5. Sato N, Fujita K, Kushida K, Chen TF. Exploring the factors influencing the quality of ’Health Support Pharmacy’ services in Japan: Perspectives of community pharmacists. Res Social Adm Pharm 2020;16(12):1686–93. doi: 10.1016/j.sapharm.2020.02.012.


Thank you for your thoughtful comments on our recent article.1

Some of the biggest gaps in detecting and managing familial hypercholesterolaemia (FH) are among children and adolescents and in primary care, and this continues despite attempts to increase awareness among general practitioners (GPs), practice nurses, patients and families2,3 and the relatively easy access to general practice services in many countries.

The author correctly identifies ophthalmologists, dermatologists, paediatricians and obstetricians as non-GP specialists that are periodically confronted with a clinical presentation reflecting FH as the likely underlying pathology. You could also add the contributions of orthopaedic surgeons in identifying FH through their role in excising tendon xanthomata and that of chemical pathologists in flagging potential FH with grossly elevated hypercholesterolaemia. Likewise, pharmacists, community nurses as well as other healthcare providers may also have the opportunity to recognise previously undetected tell-tale signs of FH.

A basic understanding of the pathophysiology of FH among any alert healthcare provider can have enormous potential in facilitating the first tentative steps in alerting affected patients and their families of the need for further clinical assessment and potential FH diagnosis.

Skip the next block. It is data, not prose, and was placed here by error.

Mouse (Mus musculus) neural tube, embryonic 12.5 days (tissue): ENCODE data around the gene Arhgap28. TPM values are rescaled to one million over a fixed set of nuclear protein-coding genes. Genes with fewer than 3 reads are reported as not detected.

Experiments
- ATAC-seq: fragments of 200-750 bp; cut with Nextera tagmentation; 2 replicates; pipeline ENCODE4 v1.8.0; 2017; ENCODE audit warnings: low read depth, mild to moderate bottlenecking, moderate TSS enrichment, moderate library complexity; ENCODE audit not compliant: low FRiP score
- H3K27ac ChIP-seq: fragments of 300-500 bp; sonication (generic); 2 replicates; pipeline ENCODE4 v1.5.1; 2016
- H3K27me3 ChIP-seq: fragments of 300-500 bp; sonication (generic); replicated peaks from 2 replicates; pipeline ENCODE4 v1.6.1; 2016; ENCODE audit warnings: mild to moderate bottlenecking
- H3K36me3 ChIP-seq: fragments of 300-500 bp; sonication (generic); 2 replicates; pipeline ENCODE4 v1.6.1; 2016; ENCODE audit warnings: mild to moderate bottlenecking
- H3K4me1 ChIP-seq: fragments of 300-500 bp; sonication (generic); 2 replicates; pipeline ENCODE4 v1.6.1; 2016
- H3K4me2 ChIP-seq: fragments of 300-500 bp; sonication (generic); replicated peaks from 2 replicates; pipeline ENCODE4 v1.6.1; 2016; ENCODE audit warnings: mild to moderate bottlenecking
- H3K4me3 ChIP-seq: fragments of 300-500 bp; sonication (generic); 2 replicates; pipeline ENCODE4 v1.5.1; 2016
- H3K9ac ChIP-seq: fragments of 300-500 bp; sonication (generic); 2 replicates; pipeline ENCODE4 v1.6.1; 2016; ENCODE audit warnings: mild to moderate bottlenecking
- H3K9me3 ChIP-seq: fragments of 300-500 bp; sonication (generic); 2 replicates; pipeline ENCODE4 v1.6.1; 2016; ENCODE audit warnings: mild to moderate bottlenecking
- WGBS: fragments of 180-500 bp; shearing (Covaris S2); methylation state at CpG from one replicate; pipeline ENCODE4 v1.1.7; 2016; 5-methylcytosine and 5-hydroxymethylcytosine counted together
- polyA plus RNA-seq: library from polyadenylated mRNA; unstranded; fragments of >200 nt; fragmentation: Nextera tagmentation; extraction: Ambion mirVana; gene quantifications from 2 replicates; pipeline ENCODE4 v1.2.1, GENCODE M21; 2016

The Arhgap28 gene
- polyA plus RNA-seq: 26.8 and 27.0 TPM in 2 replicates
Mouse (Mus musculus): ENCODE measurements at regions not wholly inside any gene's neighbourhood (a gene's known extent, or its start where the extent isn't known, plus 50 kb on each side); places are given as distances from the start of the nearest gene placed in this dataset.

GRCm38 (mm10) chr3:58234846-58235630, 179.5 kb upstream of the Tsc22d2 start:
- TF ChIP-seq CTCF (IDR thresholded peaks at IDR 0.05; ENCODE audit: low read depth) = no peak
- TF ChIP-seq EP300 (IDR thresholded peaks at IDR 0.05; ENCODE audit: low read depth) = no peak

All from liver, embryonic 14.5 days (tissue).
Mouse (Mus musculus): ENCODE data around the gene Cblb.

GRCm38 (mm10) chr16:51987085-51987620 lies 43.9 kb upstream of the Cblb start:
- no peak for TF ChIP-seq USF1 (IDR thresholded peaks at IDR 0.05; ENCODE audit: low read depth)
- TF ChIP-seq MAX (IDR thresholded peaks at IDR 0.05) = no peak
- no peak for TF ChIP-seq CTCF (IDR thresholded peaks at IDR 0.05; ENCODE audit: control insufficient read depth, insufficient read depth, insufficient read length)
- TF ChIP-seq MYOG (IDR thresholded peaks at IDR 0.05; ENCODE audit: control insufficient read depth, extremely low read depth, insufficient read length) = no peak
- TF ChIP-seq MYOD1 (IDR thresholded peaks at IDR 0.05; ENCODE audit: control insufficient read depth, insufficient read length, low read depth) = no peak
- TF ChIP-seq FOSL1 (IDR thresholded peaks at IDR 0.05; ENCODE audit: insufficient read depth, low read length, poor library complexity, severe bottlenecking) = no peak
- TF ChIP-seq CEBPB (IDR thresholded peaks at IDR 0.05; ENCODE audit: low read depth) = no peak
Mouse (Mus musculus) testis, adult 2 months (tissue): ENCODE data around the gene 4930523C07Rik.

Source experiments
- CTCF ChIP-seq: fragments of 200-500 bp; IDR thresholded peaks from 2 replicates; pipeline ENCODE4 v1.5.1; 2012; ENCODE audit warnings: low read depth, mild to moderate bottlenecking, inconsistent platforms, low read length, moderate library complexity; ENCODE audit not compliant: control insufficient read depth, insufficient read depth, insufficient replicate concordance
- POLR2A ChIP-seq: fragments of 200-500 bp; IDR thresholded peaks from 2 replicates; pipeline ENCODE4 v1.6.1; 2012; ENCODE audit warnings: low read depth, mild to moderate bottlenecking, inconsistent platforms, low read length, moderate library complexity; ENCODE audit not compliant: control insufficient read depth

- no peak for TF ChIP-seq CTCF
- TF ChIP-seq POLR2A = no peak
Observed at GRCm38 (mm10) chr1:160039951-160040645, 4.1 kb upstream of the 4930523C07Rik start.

The author rightly encourages greater collaboration between GP and non-GP networks in the detection and management of FH. Close family relatives are also recognised as excellent advocates to optimise the treatment of affected family members. Similarly, reverse cascade screening to parents of newly diagnosed toddlers provides the opportunity for starting good health measures in childhood before the effects of their increased cholesterol burden become manifest in their coronary arteries but also to potentially save the life of one of their parents, who will also harbour the condition. 4

Increasing awareness and education about FH as well as implementing change in management practices can be challenging. Strategies to implement newer approaches to diagnosis and management need a broad-brush approach, and implementation scientists can have a major role in this regard. The recent taxonomy by Powell et al contains 73 strategies to assists with implementation.5

Your comments are welcome, timely and well placed.

Professor and Director,
General Practice and Primary
Health Care Research,
School of Medicine, University of
Notre Dame, Fremantle, WA;
General Practitioner, Mosman Park Medical Centre, Mosman Park, WA

  1. Bulsara C, Brett T, Radford J, et al. Awareness of familial hypercholesterolaemia in Australian primary care: A qualitative descriptive study. Aust J Gen Pract 2021;50(9):634–40. doi: 10.31128/AJGP-04-21-5952.
  2. Brett T, Qureshi N, Gidding S, Watts GF. Screening for familial hypercholesterolaemia in primary care: Time for general practice to play its part. Atherosclerosis 2018;277:399–406. doi: 10.1016/j.atherosclerosis.2018.08.019.
  3. Brett T. Familial hypercholesterolaemia: Educational videos for general practitioners, practice nurses, patients and families. Fremantle, WA: University of Notre Dame, 2021. Available at [Accessed 15 December 2021].
  4. Wald DS, Bestwick JP, Morris JK, Whyte K, Jenkins L, Wald NJ. Child-parent familial hypercholesterolemia screening in primary care. N Engl J Med 2016;375(17):1628–37. doi: 10.1056/NEJMoa1602777.
  5. Powell BJ, Waltz TJ, Chinman MJ, et al. A refined compilation of implementation strategies: Results from the Expert Recommendations for Implementing Change (ERIC) project. Implement Sci 2015;10:21. doi: 10.1186/s13012-015-0209-1.